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Teen’s tweet about sexist yearbook dress codes goes viral

A high school senior is calling out sexism in a surprising place: the school yearbook.

On Monday, student Eleanor Fitzwilliams, of Verona Area High School in Verona, Wisc., shared her senior photo to Twitter. ¡°Because you can see part of my bralette, it was deemed ¡®inappropriate,’¡± she wrote. She contrasted her fully clothed picture with the photo of the boys¡¯ swim team, shirtless and in Speedos, which is allegedly set to print in the yearbook.

The school required Fitzwilliams to submit a different photo, she tweeted. And the message has clearly struck a nerve with students and grads alike; her tweet has more than 30,000 retweets and 170,000 likes. The compare-and-contrast photos are just the latest to spark a debate online about why certain rules in schools apply to only female students.

In denying her photo from the yearbook, she says, the school itself is sexualizing her outfit choice. Meanwhile, the boys¡¯ swim team is allowed to pose barely clothed with the expectation that everyone understands bare chests and tiny swim trunks to be team ¡°uniform,¡± showing clear gender disparity. Plenty of commenters showed their support.

Fitzwilliams tells Yahoo Lifestyle that she first shared the photos ¡°to vent,¡± but once it began to go viral, she wanted to use it to ¡°start a conversation in my school about sexualization and dress code.¡± The response has been supportive ¡ª but nothing has changed (yet!).

¡°So far I have a lot of support from my peers and adults in my life; everyone¡¯s really proud of me for speaking up,¡± she says. ¡°The school is aware of the situation and I¡¯ve had a few conversations with faculty, but I still need to meet with the principal.¡±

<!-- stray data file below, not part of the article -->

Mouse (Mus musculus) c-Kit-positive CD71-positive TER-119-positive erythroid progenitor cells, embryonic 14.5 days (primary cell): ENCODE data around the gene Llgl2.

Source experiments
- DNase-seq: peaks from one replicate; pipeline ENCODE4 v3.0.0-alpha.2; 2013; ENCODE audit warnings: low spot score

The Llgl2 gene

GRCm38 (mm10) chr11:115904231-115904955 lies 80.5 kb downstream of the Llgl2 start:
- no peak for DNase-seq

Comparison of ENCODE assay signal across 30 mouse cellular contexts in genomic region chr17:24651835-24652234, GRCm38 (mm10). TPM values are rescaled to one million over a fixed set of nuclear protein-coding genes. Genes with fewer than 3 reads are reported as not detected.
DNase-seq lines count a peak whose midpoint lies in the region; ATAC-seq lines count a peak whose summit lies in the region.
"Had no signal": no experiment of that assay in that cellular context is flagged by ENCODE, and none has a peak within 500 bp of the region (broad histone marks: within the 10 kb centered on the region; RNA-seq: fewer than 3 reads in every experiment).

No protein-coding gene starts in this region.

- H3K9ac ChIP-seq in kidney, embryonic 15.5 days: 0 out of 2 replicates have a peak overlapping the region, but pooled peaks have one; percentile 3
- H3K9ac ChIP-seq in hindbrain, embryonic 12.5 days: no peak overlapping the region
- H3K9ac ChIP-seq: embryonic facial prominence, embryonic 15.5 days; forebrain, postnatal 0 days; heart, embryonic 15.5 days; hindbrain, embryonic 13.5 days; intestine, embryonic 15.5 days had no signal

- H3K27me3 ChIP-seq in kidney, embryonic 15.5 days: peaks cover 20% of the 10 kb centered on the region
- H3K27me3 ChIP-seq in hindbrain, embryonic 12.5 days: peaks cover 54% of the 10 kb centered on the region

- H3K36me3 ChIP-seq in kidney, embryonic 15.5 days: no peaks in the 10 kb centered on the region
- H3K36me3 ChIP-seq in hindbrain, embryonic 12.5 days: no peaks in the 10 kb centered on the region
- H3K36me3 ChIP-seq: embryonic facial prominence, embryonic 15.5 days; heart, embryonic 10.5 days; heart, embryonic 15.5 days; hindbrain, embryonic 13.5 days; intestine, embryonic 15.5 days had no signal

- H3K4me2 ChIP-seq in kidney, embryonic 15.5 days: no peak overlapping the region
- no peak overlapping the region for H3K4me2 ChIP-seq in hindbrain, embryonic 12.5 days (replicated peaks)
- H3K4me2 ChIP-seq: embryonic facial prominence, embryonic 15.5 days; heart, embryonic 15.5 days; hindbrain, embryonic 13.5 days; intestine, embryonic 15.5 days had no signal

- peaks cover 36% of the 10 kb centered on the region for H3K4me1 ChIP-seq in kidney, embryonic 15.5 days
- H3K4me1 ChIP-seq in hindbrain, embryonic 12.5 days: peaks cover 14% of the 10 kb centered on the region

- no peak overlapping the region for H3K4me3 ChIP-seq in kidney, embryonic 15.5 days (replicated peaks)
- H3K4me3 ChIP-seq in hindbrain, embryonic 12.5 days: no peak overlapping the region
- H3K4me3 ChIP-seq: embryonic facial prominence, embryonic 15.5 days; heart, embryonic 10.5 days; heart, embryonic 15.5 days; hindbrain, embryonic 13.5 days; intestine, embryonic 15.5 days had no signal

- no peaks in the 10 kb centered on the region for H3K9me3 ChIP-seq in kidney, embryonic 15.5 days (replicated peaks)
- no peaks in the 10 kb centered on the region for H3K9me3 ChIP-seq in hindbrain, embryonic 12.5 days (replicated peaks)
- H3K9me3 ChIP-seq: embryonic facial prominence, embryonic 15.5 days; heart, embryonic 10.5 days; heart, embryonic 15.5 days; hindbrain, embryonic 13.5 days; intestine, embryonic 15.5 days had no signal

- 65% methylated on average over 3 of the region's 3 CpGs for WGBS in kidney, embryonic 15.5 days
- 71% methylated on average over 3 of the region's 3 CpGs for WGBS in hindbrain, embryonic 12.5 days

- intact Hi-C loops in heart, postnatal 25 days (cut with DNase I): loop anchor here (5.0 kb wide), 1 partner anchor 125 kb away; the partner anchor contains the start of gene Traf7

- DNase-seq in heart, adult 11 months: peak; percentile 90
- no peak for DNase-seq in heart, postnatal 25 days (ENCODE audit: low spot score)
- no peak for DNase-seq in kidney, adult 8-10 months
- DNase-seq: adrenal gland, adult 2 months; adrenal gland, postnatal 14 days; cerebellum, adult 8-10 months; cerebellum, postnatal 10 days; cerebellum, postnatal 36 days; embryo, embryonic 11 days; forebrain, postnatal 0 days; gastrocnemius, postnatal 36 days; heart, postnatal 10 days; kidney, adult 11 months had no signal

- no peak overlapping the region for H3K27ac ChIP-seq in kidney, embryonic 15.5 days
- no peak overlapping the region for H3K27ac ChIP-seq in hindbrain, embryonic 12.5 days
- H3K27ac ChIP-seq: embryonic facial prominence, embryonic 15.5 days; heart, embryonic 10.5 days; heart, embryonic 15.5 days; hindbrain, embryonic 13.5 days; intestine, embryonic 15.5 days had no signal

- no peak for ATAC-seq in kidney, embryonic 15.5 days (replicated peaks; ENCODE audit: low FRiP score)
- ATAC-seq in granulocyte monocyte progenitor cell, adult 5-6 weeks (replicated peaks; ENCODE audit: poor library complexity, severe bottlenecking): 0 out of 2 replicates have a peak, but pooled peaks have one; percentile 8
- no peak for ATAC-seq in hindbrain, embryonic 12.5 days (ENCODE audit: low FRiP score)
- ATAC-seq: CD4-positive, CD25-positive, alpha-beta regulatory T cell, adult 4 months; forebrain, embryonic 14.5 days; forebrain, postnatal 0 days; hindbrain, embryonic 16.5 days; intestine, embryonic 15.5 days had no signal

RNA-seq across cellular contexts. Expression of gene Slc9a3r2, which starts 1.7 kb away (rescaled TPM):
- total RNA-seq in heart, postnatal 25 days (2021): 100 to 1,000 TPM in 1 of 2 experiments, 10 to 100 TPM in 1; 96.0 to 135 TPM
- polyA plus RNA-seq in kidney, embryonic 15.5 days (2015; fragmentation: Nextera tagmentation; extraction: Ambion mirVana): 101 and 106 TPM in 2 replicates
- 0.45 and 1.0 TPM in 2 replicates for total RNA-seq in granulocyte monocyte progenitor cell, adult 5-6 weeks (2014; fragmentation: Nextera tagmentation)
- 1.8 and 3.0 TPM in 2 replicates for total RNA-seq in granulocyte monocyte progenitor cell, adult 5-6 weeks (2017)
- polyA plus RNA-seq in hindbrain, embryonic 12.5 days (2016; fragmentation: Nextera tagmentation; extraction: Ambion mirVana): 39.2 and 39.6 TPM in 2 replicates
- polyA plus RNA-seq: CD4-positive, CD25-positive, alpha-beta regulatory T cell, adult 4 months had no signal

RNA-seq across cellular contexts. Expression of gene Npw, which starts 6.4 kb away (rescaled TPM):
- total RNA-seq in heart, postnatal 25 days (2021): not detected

Yahoo Lifestyle has reached out to the school for comment and will update based upon the administration¡¯s response.

Thanks to the tweet¡¯s far reach, though, Fitzwilliams learned she isn¡¯t alone. ¡°One of the most significant things about my post was that I found I wasn¡¯t alone in this struggle because there were many girls who replied to my tweet citing similar incidents with their dress code and administration,¡± she said.

Other responders shared their high school dress code stories. One young woman wasn¡¯t allowed to take her senior wrestling photo in a singlet ¡ª unlike all of her male teammates. Another says she was asked to wear a shirt in the water during a swimming field trip, when the boys were allowed to go without. While every situation is different, the basis is the same (though not new): Women, even high school students, aren¡¯t afforded the same privileges as the men in their lives.

Even though these issues are still pervasive, one can only hope that schools will get the message through Twitter and social media culture.

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